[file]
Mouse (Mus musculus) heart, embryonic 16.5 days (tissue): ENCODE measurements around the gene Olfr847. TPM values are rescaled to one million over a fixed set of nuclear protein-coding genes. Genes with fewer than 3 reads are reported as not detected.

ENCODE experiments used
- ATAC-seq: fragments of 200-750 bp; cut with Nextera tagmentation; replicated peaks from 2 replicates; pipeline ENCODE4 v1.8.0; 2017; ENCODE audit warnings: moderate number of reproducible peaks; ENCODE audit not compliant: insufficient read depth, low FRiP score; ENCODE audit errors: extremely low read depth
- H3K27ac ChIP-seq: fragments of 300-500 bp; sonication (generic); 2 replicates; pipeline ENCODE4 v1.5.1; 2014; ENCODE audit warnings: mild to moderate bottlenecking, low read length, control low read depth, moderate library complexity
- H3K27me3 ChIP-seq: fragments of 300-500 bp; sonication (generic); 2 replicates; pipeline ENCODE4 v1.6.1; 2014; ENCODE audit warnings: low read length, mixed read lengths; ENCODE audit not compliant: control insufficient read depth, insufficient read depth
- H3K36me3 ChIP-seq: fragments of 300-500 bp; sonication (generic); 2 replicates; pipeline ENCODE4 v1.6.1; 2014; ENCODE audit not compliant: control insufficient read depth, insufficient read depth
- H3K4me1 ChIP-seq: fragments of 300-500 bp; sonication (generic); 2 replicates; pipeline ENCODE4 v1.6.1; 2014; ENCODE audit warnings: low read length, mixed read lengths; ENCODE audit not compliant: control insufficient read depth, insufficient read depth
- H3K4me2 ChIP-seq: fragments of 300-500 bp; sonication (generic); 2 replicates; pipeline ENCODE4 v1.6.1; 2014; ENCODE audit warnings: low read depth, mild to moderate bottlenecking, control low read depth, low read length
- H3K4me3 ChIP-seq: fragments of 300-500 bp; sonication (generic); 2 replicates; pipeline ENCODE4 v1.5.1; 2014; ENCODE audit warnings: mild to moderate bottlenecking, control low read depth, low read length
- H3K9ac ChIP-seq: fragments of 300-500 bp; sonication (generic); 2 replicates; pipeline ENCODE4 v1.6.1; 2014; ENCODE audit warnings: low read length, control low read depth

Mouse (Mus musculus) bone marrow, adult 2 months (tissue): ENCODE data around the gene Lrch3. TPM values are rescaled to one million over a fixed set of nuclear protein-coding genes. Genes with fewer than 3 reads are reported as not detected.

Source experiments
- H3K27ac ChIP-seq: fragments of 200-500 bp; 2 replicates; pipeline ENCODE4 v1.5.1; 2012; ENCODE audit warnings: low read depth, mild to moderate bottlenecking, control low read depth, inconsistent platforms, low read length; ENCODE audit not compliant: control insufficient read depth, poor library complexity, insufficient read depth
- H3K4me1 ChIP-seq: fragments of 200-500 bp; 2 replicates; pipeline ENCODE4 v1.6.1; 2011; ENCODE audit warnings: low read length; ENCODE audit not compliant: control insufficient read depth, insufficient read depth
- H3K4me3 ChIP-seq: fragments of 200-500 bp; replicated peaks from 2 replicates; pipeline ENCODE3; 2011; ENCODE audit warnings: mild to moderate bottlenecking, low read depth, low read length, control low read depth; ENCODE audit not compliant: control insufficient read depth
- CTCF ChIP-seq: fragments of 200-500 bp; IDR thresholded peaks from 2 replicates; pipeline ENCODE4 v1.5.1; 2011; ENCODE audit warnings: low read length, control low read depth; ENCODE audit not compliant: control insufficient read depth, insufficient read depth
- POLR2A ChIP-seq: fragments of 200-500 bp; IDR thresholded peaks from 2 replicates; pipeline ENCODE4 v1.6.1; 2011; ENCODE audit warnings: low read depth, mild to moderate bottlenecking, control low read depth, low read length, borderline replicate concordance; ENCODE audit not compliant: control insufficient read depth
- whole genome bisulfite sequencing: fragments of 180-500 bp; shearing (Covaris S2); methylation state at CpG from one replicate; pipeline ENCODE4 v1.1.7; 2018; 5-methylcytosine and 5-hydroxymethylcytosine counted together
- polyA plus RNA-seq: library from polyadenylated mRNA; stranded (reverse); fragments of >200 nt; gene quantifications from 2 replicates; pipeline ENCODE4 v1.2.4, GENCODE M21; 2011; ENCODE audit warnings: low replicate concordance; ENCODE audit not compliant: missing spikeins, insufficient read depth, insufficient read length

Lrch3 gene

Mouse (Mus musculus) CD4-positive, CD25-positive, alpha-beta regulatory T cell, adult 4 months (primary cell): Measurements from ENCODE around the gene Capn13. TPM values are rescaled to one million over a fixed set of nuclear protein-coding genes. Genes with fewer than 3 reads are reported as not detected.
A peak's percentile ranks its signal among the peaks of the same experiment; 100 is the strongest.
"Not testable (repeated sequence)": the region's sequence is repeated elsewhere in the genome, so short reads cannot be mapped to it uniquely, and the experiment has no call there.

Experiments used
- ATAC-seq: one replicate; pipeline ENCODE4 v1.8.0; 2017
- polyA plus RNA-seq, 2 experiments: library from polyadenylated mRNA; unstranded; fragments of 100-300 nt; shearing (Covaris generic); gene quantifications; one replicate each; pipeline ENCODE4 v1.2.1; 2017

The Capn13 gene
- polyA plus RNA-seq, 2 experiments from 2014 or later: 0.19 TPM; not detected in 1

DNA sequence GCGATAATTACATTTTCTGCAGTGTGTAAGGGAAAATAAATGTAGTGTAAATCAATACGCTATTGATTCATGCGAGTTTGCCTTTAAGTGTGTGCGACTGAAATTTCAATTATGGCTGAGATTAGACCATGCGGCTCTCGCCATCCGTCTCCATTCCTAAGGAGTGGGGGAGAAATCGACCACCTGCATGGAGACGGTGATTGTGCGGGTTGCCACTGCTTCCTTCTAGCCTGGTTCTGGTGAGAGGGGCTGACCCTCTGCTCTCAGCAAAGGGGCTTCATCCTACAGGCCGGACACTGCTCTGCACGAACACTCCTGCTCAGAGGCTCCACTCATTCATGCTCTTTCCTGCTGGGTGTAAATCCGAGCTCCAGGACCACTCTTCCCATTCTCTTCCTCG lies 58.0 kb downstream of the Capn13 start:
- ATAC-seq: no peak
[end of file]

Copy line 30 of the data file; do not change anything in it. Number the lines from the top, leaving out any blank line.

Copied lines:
- ATAC-seq: no peak